Shortly after I finished reading the entire shelf of fairy tales in my elementary school library, I moved on the full collection of American Girl books which was comprised, at the time, of only six stories each for Kirsten, Samantha, and Molly. I read and re-read their stories, which hit the absolute sweet spot of historical detail, plucky attitudes, and sweet, sweet merchandise for my nine-year-old self.
But I’m not here to tell you about buying myself a Kirsten doll before she was retired when I was twenty-five because they were outrageously priced when I was a kid.
I want to talk about the accompanying magazine, which I briefly subscribed to.
There was a killer feature that encouraged readers to dig into their own pasts, learn about where their families came from and, most importantly, uncover enough detail to earn a coveted opportunity of being that issue’s paper doll. I immediately started asking my mom and dad questions, my grandma and my aunt, and found the pickings pretty slim.
My grandma grew up during the Great Depression, so we had one photograph of her as a child with her siblings. She was less than five at the time, and their clothes were dark, worn, roughspun. Nothing like the smart pinafores or heritage-rich dresses I saw in issue after issue when other girls were drawn. There were no other photographs of her until she was a teenager: a newspaper clipping from when she and a friend were in the Cincinnati Enquirer when she attended, in costume, some Halloween festivities.
And there were no pictures of anyone else, either.
I remember at the time just feeling devastated for a whole host of selfish reasons. My family members could talk vaguely about where we came from, but we didn’t have an immigration story like I’d read about at school or in the books I picked up from the library – we’d lived in Kentucky and the Ohio river valley for centuries. We’d been – we were – poor, but I had a limited understanding of what that meant because my lived experience felt rich. I loved my parents and my brother and my grandma in her floral house coat that smelled of Misty Lights. I loved watching Reds baseball games and Silk Stalkings with her and eating Ramen noodles and fish sticks. I loved the dirty rhymes that she taught us and climbing into the sofa bed in the living room when we all lived together, asking her to tell me a story or sing. I loved running wild in the woods all day and it felt to me a little bit what it must have been like for her, growing up in downtown Cincinnati.
The absence of documentation for who the girls that had preceded me had been was probably the first time that I felt the unfairness of poverty, though I didn’t make the connection at the time. I just gave up on ever being a paper doll because the history I had access to didn’t meet the magazine’s criteria.
But here’s where I need to check my privilege.
Now that I’ve had the opportunity to spit into a tube and learn a little bit more about where my family came from, I can browse family trees and gather names. There still aren’t many photographs. One artifact that did surface for me, though, made me feel like the whole bottom had dropped out of my understanding of who my family was. Yes, some of us did come down the Ohio river on flatboats that were never meant to make the return journey, ready to risk everything in the then-Kentucky wilderness. Others had a different experience.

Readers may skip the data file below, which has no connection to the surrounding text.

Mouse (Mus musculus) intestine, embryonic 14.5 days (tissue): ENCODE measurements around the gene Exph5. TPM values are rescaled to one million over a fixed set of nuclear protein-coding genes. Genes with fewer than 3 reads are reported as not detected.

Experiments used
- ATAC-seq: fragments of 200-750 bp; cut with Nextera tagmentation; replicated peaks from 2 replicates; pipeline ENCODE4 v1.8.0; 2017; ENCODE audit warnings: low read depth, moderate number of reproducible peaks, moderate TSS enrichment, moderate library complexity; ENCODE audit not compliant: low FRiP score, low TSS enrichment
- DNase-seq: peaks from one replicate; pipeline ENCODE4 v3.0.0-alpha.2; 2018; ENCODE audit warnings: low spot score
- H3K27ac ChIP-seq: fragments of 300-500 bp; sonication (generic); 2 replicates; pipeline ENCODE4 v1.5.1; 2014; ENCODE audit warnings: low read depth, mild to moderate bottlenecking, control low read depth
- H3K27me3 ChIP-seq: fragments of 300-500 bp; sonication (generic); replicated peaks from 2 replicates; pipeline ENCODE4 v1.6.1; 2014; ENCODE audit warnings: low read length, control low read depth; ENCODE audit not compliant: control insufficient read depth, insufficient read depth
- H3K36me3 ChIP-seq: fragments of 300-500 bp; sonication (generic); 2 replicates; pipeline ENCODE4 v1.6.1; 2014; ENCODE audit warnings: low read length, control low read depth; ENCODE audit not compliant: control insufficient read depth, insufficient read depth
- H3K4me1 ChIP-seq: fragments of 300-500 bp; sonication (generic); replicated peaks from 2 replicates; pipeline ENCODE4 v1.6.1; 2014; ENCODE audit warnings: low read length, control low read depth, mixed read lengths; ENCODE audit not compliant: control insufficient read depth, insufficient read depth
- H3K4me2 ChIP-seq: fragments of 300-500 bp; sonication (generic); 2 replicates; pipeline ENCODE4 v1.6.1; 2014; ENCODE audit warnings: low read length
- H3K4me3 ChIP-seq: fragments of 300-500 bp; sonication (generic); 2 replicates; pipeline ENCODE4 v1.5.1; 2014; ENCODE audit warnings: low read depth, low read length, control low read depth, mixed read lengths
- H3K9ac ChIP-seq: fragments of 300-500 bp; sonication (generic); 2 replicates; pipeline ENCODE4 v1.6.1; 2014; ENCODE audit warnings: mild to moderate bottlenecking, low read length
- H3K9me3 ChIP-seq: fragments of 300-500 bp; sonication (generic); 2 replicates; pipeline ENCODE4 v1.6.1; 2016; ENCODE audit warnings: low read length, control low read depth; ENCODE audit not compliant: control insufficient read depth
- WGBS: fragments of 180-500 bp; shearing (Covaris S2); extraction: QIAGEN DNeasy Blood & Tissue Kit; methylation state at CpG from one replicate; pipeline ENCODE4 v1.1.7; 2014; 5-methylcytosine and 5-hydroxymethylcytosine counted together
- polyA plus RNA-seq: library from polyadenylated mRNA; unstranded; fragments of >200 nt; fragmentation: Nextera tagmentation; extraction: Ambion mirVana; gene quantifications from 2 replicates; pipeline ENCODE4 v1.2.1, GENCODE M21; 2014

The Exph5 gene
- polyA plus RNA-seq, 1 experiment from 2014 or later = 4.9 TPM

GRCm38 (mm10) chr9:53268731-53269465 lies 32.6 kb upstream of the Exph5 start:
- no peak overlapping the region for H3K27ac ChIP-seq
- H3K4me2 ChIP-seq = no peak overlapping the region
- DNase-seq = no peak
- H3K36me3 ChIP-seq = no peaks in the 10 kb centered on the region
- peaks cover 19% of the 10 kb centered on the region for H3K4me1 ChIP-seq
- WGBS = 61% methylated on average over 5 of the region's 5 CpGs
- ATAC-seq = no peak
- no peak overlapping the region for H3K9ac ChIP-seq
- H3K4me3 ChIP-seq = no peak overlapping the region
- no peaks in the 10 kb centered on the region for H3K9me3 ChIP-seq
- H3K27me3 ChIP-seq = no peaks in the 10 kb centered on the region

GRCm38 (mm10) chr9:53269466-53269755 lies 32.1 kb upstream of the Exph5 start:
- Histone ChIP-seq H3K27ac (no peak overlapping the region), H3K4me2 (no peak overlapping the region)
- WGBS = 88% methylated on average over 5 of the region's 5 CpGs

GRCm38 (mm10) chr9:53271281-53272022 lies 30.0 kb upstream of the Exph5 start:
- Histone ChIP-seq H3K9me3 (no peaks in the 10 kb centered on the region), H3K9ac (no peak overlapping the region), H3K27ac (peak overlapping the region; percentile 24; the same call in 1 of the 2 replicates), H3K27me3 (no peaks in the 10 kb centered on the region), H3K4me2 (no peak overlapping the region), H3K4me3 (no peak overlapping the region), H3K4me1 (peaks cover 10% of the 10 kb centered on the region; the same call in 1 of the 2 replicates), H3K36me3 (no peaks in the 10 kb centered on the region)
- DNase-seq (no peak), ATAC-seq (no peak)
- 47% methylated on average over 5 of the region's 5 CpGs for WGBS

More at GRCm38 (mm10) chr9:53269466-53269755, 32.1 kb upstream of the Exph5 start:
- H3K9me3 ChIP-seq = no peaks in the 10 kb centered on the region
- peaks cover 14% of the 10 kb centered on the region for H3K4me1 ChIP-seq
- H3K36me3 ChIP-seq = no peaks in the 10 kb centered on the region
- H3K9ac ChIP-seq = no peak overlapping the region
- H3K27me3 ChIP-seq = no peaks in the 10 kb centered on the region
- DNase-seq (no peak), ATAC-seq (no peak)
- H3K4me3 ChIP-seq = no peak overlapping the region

There’s a will in the Clay County, Kentucky Deed Book from 1824, detailing one of my ancestor’s property to be willed to his widow, his sons, and his daughters. To his wife and each of his children he bequeaths an enslaved person. Their names were Peter, Milly, Mealy, Frill, Patsy, Judah, Clary, Ginne, Gin, Fillis, Jeffery, Abraham, Ran, Racher, and Aggy.
In every instance where an enslaved woman is named, “all her increase” is “entailed” to my ancestor’s heirs. What do these girls know of their histories? Did they read these books and magazines, too, and feel shut out? Did they feel the limitations of the verbal history available to them not because their ancestors didn’t have the education or the means, but because my ancestors owned theirs?
I haven’t known what to do with this knowledge, and one of the many terrible things about it is that I don’t have to do anything. I could just let it be history, distant, because it’s what I’ve always done. In trying to write about this with grace I read some other pieces, including one where the author states that their “mistake, typical of white Americans, was treating slavery as if it were a mystery buried in the past,” and another that affirmed for me why I needed to share what I’ve learned.
Whatever I have or don’t have now, or had or didn’t have as a child, is the result of someone else’s suffering. And whether I’d never read that will, or it’s only one man nearly two hundred years ago, I shouldn’t have needed an explicit document to confirm what I’ve known to be true about the history of my nation to be explicitly true for me and for my family, too.